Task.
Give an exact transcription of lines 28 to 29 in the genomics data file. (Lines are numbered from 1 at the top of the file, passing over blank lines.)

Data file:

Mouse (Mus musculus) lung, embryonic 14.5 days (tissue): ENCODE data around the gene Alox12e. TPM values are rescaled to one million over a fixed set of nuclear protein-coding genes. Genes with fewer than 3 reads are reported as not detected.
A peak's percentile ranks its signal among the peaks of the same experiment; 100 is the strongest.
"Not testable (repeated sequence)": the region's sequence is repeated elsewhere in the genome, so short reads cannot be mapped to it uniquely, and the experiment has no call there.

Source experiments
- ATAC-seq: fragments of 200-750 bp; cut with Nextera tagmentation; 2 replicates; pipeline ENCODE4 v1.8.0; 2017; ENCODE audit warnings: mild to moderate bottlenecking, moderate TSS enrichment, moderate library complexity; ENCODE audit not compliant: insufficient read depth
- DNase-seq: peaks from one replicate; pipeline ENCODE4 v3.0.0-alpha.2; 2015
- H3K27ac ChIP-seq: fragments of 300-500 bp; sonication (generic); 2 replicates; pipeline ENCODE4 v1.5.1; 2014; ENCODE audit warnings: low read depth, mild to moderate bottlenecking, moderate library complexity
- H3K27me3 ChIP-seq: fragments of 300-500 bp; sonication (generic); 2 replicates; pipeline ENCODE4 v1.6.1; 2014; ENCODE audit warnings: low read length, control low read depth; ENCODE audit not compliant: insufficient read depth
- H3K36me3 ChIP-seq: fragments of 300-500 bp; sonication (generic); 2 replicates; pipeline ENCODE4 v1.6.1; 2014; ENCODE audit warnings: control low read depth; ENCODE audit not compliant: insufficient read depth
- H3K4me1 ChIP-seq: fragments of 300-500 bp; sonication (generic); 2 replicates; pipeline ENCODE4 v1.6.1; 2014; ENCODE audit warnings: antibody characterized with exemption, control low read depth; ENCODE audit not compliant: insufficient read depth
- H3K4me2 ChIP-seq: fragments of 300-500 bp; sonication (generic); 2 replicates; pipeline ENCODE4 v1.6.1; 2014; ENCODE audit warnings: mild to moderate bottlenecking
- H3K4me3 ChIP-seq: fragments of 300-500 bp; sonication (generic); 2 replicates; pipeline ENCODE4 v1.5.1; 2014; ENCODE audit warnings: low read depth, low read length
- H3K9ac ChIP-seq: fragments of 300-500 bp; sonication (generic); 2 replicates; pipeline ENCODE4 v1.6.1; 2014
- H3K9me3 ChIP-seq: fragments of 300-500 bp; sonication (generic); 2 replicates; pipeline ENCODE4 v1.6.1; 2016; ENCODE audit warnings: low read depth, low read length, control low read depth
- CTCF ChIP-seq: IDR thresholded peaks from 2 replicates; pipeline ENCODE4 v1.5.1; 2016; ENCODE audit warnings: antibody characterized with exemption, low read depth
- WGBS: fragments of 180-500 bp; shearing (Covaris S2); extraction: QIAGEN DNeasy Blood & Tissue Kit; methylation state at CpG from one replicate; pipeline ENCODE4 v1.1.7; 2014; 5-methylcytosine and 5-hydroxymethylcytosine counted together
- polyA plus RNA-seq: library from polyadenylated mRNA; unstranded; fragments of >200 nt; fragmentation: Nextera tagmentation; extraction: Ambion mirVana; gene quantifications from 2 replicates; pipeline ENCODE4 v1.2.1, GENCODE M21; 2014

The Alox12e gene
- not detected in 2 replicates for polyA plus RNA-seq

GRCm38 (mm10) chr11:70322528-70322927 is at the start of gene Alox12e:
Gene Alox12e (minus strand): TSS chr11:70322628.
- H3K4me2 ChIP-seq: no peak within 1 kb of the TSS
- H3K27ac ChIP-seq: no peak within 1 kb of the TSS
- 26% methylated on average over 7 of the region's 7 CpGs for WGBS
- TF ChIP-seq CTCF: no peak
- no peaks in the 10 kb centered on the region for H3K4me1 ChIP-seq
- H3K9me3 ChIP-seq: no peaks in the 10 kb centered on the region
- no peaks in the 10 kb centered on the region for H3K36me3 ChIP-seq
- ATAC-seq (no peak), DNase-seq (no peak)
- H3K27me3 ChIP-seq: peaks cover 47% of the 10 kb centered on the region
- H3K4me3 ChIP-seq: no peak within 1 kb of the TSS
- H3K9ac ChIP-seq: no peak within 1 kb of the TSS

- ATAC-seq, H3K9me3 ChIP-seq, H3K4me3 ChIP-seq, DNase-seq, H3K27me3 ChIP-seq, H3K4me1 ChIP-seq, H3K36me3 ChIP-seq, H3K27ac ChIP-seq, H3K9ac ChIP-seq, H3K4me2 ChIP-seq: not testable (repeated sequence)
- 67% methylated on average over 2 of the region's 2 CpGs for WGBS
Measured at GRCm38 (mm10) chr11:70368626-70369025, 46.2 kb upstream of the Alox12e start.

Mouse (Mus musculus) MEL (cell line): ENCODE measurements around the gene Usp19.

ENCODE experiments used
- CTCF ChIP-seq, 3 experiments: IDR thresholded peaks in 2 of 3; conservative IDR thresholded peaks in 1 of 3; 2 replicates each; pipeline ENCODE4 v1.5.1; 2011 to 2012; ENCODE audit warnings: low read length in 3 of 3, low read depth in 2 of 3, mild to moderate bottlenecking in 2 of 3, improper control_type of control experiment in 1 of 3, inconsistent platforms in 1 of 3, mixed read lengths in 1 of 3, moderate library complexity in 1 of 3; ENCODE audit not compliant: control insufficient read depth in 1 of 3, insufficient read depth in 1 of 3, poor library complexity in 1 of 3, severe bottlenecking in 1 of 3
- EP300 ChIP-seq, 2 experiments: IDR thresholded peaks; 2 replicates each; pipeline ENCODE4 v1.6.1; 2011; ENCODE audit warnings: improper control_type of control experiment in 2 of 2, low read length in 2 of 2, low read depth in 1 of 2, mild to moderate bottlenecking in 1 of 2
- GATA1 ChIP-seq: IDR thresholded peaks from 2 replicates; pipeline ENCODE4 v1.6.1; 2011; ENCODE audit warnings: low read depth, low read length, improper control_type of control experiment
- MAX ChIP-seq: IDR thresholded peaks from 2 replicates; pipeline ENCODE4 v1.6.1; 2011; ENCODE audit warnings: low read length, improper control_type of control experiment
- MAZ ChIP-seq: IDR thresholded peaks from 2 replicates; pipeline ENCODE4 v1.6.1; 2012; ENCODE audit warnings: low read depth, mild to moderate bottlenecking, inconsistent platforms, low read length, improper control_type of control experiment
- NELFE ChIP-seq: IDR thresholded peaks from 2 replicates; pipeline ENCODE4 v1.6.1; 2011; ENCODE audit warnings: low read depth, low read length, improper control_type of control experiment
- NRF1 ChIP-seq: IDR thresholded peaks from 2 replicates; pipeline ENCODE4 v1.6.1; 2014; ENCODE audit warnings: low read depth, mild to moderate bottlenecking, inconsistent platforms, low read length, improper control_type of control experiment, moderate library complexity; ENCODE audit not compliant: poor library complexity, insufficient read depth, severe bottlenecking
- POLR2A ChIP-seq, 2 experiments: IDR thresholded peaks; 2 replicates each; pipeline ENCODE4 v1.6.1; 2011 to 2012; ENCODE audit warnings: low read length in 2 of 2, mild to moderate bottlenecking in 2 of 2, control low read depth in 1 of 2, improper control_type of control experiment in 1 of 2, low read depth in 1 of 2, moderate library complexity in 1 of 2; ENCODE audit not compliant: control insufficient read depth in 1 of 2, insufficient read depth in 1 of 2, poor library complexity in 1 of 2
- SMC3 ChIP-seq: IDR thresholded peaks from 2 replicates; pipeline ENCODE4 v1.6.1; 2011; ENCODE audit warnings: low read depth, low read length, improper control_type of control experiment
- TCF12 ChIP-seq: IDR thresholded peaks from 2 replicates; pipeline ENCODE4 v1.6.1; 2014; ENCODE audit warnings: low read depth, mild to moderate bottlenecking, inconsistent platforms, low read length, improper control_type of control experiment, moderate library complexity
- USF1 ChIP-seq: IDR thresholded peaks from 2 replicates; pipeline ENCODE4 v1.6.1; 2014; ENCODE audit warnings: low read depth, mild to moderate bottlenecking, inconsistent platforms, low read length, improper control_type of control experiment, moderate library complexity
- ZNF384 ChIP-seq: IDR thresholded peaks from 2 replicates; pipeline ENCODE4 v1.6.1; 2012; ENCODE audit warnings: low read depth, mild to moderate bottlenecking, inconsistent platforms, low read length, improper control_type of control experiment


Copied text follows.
- no peaks in the 10 kb centered on the region for H3K36me3 ChIP-seq
- ATAC-seq (no peak), DNase-seq (no peak)